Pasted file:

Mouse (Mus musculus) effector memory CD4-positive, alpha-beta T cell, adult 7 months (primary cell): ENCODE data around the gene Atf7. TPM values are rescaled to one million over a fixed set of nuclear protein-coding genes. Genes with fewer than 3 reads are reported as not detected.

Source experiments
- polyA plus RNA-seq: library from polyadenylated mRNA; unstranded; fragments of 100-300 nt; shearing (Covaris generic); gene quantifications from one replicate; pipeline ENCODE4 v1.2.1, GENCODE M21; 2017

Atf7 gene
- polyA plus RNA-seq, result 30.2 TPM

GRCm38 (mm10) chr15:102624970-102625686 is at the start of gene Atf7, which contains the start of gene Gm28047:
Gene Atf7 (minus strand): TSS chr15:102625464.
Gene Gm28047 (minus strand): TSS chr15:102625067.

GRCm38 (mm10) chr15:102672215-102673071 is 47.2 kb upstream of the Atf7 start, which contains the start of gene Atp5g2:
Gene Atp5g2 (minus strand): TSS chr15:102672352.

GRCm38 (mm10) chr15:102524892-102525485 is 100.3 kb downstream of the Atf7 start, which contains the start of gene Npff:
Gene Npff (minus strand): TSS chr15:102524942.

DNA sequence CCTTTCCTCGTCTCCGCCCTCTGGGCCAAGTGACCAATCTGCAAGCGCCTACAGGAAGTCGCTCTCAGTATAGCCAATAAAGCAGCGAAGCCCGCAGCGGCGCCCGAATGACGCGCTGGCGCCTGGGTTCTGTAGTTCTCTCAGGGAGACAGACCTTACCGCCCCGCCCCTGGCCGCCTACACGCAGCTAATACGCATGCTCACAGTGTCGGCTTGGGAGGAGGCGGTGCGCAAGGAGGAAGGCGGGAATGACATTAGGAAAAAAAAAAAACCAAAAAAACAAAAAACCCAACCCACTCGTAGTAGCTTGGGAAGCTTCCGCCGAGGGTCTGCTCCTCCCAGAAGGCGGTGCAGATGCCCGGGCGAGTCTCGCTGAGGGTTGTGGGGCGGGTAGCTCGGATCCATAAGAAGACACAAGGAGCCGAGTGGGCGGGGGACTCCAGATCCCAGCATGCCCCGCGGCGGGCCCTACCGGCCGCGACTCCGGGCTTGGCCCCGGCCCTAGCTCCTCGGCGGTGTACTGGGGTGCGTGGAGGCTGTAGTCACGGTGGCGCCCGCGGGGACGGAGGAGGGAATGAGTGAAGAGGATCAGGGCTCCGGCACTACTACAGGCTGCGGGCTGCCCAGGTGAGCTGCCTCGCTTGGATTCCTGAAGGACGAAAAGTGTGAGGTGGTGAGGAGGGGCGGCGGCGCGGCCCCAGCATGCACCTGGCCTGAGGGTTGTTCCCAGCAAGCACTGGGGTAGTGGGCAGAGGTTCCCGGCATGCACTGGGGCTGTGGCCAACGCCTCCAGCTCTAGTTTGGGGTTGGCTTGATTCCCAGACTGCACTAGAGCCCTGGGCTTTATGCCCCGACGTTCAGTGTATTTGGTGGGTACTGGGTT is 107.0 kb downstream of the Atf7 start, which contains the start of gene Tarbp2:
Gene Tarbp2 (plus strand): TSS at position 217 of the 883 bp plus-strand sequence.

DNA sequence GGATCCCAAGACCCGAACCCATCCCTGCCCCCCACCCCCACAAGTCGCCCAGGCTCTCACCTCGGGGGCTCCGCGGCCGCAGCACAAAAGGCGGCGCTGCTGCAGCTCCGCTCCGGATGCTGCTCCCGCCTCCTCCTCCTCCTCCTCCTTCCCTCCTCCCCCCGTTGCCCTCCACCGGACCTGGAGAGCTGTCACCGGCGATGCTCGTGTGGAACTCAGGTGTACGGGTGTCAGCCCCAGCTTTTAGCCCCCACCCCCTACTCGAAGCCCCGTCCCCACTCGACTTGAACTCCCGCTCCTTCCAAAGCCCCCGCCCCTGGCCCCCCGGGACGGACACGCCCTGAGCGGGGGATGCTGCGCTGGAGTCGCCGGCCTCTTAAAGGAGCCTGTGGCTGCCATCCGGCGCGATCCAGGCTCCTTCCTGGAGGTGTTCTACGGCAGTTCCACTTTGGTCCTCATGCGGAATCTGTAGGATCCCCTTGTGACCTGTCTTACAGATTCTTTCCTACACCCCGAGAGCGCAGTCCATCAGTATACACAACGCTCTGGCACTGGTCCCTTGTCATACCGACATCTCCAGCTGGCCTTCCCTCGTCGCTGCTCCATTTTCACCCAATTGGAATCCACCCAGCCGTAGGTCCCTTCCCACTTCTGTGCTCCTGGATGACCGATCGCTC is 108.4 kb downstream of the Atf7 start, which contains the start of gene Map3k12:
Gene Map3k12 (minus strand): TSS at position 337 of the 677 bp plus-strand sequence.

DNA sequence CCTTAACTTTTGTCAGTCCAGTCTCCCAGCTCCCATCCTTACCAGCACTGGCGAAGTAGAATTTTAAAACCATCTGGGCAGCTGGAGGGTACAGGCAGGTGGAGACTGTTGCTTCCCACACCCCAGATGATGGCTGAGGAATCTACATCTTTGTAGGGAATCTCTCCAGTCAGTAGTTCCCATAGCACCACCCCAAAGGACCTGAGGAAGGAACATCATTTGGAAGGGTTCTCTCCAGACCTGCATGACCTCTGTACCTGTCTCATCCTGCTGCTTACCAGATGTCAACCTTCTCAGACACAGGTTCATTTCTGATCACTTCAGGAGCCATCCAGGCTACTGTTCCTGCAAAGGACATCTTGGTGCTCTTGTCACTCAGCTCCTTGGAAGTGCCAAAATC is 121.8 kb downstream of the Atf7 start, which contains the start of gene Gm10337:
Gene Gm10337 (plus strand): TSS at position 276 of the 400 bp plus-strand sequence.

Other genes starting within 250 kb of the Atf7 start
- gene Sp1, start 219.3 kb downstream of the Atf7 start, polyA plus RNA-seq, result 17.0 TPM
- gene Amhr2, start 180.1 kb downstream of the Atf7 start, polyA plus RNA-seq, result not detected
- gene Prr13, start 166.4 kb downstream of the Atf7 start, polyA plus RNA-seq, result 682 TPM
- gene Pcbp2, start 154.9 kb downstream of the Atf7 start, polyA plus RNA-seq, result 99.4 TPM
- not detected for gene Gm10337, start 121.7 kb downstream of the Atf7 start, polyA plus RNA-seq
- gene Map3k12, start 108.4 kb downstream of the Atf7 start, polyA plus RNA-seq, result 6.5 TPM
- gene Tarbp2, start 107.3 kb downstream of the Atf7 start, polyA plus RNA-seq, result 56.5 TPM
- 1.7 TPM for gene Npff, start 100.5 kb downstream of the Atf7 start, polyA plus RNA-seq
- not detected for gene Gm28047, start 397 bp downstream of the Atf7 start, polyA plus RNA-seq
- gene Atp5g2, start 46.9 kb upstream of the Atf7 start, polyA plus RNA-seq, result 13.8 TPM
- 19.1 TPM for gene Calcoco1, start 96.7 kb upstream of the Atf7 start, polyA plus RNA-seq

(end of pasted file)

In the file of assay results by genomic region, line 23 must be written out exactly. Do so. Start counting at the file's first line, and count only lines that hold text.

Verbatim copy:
- gene Pcbp2, start 154.9 kb downstream of the Atf7 start, polyA plus RNA-seq, result 99.4 TPM